A 15 Meter Wall
How exactly would you react if you see a 15 meter wall of water coming toward you? In the moment after realizing that no matter how fast you turn and run, the water will catch up to you, what would you feel? Is it simply fear? Or is it something so intense that one those who had experienced it first-hand could understand? How helpless and small must you feel in the world after witnessing the sheer power rampant on earth?
I have to admit that I have no idea. The closest first-hand experience I had to this kind of disaster is being dumped into the Wenatchee River in Washington and needing to ride out the next ½ mile of rapids. Obviously this isn’t a comparable experience but it is all I have right now to give me some perspective. We spent the day learning about the disaster and our mission. After this orientation our groups rallied around different focal points. One team brainstormed ways to make the city of Rikuzentakata more attractive. Another team set out to gather inspiring stories and tales to share from the people of Rikuzentakata. And the third team explored methods to make the story of and visits to Rikuzentakata more memorable.
Final Morning in Rikuzentakata
On our final morning in Rikuzentakata everyone was putting the final touches on their presentations for the mayor. After working late into the night to create the presentations, the topics only finalized that afternoon, the final presentation was less than an hour away. In the frenzy of final preparations, it finally dawned on me that my time in Rikuzentakata was coming to a close. That morning we enthusiastically presented our ideas to the Mayor, and afterwards we received feedback from him. According to him, this was the first time concrete ideas had been presented to the city, and he was excited to work on implementing them.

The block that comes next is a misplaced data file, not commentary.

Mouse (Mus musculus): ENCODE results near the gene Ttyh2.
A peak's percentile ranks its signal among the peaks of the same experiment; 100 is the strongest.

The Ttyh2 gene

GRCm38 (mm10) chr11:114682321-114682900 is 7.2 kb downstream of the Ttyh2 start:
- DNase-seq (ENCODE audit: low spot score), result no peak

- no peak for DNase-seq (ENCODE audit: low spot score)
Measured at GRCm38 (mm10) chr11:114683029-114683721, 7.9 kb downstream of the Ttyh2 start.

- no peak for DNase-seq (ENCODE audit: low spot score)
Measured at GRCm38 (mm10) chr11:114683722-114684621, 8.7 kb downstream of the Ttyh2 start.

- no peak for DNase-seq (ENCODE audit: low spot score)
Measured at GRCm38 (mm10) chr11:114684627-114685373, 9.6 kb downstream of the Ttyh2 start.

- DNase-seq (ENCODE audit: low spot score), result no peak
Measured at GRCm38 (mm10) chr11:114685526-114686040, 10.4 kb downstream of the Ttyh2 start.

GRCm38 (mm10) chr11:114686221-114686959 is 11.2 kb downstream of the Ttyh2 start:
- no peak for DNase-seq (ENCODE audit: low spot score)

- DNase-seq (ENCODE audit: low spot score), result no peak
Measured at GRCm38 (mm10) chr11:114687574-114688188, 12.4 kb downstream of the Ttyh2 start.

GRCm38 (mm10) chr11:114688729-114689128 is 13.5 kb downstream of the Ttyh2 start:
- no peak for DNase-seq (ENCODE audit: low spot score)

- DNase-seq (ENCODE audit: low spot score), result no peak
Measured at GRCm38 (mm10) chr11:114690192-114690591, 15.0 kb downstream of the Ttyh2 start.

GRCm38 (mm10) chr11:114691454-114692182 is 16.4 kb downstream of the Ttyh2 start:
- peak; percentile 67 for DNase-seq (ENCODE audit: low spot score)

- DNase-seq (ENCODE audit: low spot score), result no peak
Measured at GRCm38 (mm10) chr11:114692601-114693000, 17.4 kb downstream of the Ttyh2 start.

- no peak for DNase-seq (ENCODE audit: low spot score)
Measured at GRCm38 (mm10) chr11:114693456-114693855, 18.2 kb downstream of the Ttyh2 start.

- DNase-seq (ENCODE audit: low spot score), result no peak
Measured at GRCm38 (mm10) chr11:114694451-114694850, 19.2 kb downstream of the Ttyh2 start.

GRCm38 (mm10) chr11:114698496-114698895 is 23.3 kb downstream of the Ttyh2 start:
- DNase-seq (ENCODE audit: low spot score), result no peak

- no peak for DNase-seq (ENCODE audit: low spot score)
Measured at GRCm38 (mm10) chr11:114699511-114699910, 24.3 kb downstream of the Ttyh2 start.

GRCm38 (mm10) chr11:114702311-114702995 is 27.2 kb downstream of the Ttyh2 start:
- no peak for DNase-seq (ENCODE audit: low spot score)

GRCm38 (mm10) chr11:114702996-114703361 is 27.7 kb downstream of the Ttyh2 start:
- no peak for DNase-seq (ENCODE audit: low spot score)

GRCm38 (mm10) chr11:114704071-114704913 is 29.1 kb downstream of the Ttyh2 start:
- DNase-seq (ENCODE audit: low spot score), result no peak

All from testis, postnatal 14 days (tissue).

Next, during a question and answer session with the Mayor Toba, we heard more about the city’s current projects. I was particularly impressed by the inclusion of youth ideas into the city’s reconstruction. Mayor Toba explained that he didn’t want the youth to grow up while the city is being reconstructed, and at some point see a rebuilt city and realize it is not the city that they wanted, and no longer a place they want to live. After the presentations I was overwhelmed by the strength of the community and couldn’t have been more pleased with the time I had spent there. I learned so many lessons, from tsunami evacuation procedures to the importance of family and community in times of disaster.
As our bus pulled away from Rikuzentakata, a restaurant owner whose restaurant we ate lunch at, ran alongside us, waving as we drove away. Moments like these really made me feel the warmth and kindness of the people of Rikuzentakata. I hope someday I can return and see the progress the city has made.